To Err Is Human (So Program Accordingly), Part 2 (Harry's Code Class Newsletter)27 May, 2008
Harry gets specific about how to include error catching in AutoLISP and VBA programs.
In the April edition of Harry's Code Class, we looked at some concepts behind error prevention in AutoCAD customization. This month we forge ahead, discussing the basics of error catching inside AutoCAD's VBA (Visual Basic for Applications) and Visual LISP programming environments and examining some of the specific error-related tools of the craft.
An error catch -- which is a general term -- can take on different appearances in your code based on the programming language as well as the type of error being caught. The basic idea is to set a trap for the unexpected or invalid. When the trap is sprung, you have some code in place to handle the problem.
Error-catching and processing tools are well documented in the VBA and Visual LISP online Help systems, so I won't reiterate that information here except to point you toward some of the tastier tidbits. From there, you can start your own experimentation in error catching.
VBA Error Catch
The BASIC programming language has a very powerful error-processing tool known simply as the "ON ERROR" statement to most programmers. This statement, when added to your code, advises the program how to act in the event of an error. The VBA implementation of BASIC supports ON ERROR, meaning that if you know BASIC, you most likely already know how to set and use the error-trapping system. In VBA programming, error processing is handled through an error object, which starts when the ON ERROR statement is encountered in a program function or subroutine.
When the error trap is turned on through the ON ERROR statement, you can access the ERR programming object to learn whether an error took place and if so, which error. For example, ERR.NUMBER will retrieve the error code number (0 if there is no current error) so you can test the value to see if an error occurred. Note that the ERR object must be established in the code through the ON ERROR statement inside every function or subroutine where an error might occur (because the scope of the ERR object is only the function or subroutine where the error initialized). To initialize the ERR object, use an ON ERROR statement. The most common variation is ON ERROR RESUME NEXT. In VBA, this tells the system to continue to the next statement in your code if it encounters a run-time error.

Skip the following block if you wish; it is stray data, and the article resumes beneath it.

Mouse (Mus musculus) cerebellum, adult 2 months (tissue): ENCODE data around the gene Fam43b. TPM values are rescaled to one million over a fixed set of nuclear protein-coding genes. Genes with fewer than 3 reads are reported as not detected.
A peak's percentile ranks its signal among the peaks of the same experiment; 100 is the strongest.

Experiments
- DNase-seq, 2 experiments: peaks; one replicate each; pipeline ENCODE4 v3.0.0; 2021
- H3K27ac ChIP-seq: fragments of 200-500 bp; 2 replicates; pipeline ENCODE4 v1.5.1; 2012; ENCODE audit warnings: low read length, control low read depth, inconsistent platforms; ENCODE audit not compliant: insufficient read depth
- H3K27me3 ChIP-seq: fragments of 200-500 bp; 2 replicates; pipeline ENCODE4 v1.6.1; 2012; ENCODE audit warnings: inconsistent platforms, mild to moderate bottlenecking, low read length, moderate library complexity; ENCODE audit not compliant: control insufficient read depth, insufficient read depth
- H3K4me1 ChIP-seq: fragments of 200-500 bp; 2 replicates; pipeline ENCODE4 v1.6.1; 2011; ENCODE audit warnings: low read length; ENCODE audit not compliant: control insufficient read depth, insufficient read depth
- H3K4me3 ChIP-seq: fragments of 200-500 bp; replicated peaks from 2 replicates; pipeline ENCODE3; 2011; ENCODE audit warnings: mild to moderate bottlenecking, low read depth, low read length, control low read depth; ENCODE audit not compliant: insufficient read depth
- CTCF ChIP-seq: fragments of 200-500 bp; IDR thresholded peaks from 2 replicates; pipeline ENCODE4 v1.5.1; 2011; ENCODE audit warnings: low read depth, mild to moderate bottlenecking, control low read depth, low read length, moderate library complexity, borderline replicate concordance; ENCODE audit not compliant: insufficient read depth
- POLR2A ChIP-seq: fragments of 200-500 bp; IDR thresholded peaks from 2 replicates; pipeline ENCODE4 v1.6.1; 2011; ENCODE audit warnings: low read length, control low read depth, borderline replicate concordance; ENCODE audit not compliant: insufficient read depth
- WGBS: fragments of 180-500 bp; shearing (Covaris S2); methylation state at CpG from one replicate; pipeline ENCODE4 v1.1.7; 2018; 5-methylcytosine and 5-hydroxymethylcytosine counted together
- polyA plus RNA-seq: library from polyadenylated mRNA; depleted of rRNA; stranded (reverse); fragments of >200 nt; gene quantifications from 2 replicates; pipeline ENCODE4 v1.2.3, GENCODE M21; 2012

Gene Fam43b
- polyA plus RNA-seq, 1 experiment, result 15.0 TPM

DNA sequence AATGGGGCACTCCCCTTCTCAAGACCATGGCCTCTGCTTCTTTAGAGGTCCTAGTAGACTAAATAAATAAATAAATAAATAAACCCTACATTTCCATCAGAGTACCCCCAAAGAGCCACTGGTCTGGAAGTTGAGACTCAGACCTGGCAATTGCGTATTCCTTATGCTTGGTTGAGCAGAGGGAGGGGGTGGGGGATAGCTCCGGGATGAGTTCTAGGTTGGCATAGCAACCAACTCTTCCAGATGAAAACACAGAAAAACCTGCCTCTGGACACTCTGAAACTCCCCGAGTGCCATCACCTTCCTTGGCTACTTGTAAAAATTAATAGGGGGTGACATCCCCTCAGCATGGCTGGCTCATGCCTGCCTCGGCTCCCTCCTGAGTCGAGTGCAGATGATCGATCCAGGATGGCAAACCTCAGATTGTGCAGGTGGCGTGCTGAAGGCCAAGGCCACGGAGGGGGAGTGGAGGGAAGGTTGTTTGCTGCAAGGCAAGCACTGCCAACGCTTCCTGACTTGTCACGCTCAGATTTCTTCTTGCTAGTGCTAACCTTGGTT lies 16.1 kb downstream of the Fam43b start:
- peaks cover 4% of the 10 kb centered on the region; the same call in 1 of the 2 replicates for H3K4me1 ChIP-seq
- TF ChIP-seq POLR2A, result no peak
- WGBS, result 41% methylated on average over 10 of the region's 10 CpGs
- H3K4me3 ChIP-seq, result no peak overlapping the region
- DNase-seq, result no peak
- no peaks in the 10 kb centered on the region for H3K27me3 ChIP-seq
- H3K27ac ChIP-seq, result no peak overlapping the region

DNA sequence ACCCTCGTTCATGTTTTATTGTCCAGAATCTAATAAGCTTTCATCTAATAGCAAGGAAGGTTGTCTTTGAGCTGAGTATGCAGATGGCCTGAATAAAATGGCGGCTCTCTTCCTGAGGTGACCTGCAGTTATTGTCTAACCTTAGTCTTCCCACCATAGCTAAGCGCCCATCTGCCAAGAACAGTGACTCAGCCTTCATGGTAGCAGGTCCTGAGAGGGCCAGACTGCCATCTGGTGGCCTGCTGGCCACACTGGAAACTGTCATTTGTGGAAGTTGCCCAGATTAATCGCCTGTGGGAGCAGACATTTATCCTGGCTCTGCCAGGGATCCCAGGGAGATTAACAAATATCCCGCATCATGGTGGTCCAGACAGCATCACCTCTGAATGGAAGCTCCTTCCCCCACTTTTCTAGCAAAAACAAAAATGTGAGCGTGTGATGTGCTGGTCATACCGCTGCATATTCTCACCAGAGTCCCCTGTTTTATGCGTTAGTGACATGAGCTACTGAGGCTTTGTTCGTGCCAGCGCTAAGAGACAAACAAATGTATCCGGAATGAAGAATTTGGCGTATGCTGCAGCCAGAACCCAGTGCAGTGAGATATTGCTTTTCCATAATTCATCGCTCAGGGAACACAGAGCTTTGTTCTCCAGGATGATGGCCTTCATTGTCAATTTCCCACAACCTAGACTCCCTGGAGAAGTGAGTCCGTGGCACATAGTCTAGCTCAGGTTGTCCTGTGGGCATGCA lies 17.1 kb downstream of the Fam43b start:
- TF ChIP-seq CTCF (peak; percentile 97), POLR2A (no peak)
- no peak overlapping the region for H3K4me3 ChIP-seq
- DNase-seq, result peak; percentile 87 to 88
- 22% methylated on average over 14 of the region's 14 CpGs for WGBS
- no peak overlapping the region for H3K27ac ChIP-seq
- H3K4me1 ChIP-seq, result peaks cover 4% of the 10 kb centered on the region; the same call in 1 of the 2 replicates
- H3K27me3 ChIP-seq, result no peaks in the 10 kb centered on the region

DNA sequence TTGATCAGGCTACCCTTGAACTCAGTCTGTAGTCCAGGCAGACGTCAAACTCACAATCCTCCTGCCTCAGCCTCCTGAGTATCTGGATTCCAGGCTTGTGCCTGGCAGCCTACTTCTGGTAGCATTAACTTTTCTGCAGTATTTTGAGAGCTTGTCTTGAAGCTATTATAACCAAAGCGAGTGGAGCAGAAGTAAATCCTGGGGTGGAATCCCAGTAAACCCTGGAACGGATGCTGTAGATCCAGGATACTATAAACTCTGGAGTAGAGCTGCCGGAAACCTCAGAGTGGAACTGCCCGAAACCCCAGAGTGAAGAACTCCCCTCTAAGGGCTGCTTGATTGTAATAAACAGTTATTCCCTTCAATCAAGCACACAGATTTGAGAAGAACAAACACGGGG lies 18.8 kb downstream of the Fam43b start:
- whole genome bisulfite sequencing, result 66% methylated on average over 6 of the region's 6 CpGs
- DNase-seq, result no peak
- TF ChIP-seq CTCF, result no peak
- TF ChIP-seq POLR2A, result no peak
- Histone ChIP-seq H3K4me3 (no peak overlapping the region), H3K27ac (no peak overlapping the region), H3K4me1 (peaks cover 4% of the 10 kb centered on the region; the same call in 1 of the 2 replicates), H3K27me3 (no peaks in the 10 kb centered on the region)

Caution: Unless you know exactly which errors can occur and where, including the ON ERROR RESUME NEXT statement could be dangerous because it might allow an error to slip by unnoticed. A test of the error object needs to exist after every possible source of an error once the RESUME NEXT option is active. Test the ERR object for a possible error situation by checking the value of the NUMBER property. This property will be zero if there were no errors; otherwise, the value will be an error code.
You can learn more about the error code from the ERR object by getting the DESCRIPTION property. Sometimes this is an excellent way to report problems to the user in the language of the VBA system so that the programmer can begin to find a remedy. For example, the description might be File Not Found, and if only one file is involved in the process, then it will be pretty obvious where the problem exists.
There are times when you might use the error object for other purposes. For example, error tests for missing files or undefined collections are often used to determine whether a new file or collection needs to be created. You will frequently see error tests for the existence of a pick set in the current drawing's pick set collection. If the set exists, the error code is zero. A nonzero error code indicates that a new pick set needs to be created.